A conference scheduled for this spring in Toronto to mark the anniversary of the liberation of Holocaust survivors in 1945, is being postponed till next year because of the new coronavirus pandemic.
Liberation75 anticipated 3,000 attendees, including between 150 and 300 survivors, coming from Canada, Poland, Russia, France, Belgium, the United Kingdom, and the United States. In addition, 7,500 students and 500 teachers were expected as guests. The conference was to start on May 31st.
The oldest survivor who had been scheduled to attend is 98, and many of the speakers are in their 80s.
“Hopefully, we will not lose too many of our survivors, who are coming as speakers, coming to work with children, and who will be one year older – and that’s always precarious,” said Marilyn Sinclair, the founder of Liberation75.
“We want to energize a whole new group of people about the importance of keeping the Holocaust relevant, in our memories, in the future, when there are no survivors.”
She said that young people who attend the rescheduled conference, which will still be called Liberation75, will have learned from the pandemic about isolation and deprivation, and the conference will celebrate resilience and being together.
Judy Cohen of Toronto, who is 91, and a survivor of Auschwitz, was a scheduled speaker. She is the author of a soon-to-be published memoir, called Sistering Survival, about her experiences. (The title is drawn partly from the help she received in Auschwitz, first from family members, and then from two other girls, enabling her to survive.) Four of her six siblings and both her parents were murdered in the Holocaust. She was from Hungary, where the Jews did not face deportation to death camps until between May and July of 1944. About 430,000 Jews were deported, largely to Auschwitz. Most faced the gas chambers when they arrived, according to the website of Yad Vashem, a Holocaust museum in Israel.
Ms. Cohen came to Canada as a seamstress in 1948, married in 1961, and has two children. She became a public speaker on the Holocaust after a confrontation in downtown Toronto with members of the Heritage Front, an extremist group, just as she turned 65 and retired from paid work.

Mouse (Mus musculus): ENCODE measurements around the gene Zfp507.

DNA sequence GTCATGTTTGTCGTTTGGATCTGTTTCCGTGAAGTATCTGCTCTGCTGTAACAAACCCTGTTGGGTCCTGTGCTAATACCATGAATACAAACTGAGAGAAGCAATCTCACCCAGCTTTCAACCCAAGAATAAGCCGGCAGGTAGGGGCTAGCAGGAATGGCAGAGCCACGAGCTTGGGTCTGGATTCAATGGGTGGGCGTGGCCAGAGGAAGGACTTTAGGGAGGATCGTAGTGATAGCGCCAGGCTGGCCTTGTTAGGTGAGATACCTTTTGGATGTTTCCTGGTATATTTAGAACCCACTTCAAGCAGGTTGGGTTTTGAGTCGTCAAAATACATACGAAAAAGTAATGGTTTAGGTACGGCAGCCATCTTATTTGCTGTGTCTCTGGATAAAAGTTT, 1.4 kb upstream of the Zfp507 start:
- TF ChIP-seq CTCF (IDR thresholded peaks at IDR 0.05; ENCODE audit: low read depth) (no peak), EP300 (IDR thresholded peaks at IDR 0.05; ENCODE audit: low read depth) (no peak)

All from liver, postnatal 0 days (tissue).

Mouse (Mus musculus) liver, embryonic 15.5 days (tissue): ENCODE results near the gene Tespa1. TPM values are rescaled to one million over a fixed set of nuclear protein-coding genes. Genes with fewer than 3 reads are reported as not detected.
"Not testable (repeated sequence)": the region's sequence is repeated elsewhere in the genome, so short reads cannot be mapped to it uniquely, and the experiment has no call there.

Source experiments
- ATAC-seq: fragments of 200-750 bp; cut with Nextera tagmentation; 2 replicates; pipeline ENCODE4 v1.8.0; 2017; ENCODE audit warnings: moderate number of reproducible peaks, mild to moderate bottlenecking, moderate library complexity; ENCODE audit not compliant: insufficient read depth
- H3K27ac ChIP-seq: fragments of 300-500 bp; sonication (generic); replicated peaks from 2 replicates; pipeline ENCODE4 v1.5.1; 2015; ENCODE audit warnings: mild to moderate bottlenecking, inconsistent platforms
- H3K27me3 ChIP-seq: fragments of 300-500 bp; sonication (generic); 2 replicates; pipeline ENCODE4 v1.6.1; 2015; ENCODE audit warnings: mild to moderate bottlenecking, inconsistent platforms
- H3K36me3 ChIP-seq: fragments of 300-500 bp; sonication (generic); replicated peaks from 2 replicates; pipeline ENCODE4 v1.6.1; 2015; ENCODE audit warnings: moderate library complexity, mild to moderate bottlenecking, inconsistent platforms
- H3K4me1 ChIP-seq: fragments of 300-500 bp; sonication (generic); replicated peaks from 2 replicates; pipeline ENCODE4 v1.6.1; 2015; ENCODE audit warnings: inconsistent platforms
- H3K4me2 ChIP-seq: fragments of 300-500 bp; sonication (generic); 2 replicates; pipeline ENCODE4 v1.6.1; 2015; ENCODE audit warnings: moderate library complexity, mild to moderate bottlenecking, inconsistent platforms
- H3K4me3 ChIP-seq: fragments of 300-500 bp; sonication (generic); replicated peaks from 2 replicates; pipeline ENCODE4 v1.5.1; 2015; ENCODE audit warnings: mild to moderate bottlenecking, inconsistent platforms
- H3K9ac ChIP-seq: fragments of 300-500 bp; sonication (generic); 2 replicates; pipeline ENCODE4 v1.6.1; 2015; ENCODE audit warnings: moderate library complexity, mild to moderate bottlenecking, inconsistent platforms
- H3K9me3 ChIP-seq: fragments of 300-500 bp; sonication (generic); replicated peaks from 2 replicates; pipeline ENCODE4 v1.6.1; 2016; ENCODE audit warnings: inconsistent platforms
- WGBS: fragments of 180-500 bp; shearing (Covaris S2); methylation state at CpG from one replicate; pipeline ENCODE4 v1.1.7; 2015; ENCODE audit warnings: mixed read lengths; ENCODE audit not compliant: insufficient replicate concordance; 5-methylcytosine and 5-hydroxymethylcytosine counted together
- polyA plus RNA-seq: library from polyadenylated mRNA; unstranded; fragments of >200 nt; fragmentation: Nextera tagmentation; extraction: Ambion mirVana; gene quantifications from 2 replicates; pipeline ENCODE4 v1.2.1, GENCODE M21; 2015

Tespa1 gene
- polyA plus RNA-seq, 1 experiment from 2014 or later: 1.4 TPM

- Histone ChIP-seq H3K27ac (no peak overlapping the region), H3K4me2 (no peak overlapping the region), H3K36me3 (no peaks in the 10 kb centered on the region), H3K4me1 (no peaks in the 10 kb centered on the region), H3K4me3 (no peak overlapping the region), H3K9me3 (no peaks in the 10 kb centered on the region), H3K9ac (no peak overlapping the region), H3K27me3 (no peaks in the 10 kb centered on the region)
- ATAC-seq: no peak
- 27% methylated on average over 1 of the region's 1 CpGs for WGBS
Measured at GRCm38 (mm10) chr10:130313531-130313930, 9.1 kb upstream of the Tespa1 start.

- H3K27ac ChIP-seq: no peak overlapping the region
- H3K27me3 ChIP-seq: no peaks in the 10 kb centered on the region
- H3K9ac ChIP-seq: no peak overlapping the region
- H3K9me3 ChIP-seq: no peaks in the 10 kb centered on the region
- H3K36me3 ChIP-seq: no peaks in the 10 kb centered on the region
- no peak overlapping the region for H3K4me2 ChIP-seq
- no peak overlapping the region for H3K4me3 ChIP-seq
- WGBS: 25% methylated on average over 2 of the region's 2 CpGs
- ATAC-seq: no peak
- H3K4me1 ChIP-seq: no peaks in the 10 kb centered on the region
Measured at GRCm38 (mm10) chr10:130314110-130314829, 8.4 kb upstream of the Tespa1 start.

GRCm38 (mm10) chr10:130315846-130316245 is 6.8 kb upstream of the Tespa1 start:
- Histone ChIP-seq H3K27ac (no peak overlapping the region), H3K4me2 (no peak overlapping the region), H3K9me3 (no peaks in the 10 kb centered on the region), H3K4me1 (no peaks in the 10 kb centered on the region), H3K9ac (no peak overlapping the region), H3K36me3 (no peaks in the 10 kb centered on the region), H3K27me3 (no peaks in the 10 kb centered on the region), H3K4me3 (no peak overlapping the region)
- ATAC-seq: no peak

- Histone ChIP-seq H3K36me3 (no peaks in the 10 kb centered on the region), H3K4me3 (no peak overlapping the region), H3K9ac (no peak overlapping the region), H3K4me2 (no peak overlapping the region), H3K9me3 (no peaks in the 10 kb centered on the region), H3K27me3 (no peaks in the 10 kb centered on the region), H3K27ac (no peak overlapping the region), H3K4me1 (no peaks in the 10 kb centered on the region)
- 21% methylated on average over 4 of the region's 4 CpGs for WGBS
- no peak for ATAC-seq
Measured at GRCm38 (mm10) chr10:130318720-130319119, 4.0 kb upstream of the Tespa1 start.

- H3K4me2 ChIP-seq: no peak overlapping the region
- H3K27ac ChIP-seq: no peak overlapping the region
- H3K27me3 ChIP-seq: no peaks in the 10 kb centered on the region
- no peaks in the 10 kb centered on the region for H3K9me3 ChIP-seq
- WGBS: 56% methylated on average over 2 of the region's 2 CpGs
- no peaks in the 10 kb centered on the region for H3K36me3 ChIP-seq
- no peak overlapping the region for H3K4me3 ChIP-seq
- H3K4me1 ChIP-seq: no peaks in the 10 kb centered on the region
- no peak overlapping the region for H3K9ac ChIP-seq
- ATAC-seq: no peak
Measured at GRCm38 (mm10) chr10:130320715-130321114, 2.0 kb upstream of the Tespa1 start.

She tells audiences that her personal story is not as important as the political process and acquiescence of civil society which lead to hatred and killing.
“It isn’t the horrors. It’s how you get to the horrors,” she said.
If she becomes ill with COVID-19, she expects that overwhelmed hospitals would give priority to younger patients.
“I am not going to get any treatment in hospital. I am ready for the scrap heap. That’s what I keep reading. I can understand that we’re not a priority. I had a nice long life, so I don’t complain.” She said she lives with a son, who has heart problems and is vulnerable in the pandemic. A volunteer from Temple Emanu-El in Toronto shopped for them, bringing them enough food and supplies for at least two weeks, she said.
Elizabeth Moore, a former member of the Heritage Front, who now speaks about the dangers of hate groups, had been scheduled to address teachers.
With the Covid-19 pandemic, “our lives are filled with fear, uncertainty and unprecedented isolation, which is leaving more people vulnerable to extremist messaging than at any other time in recent history," she said in an e-mail. Her focus was to have been on “how the lack of education about the Holocaust can lead to students being vulnerable to hate group recruitment.”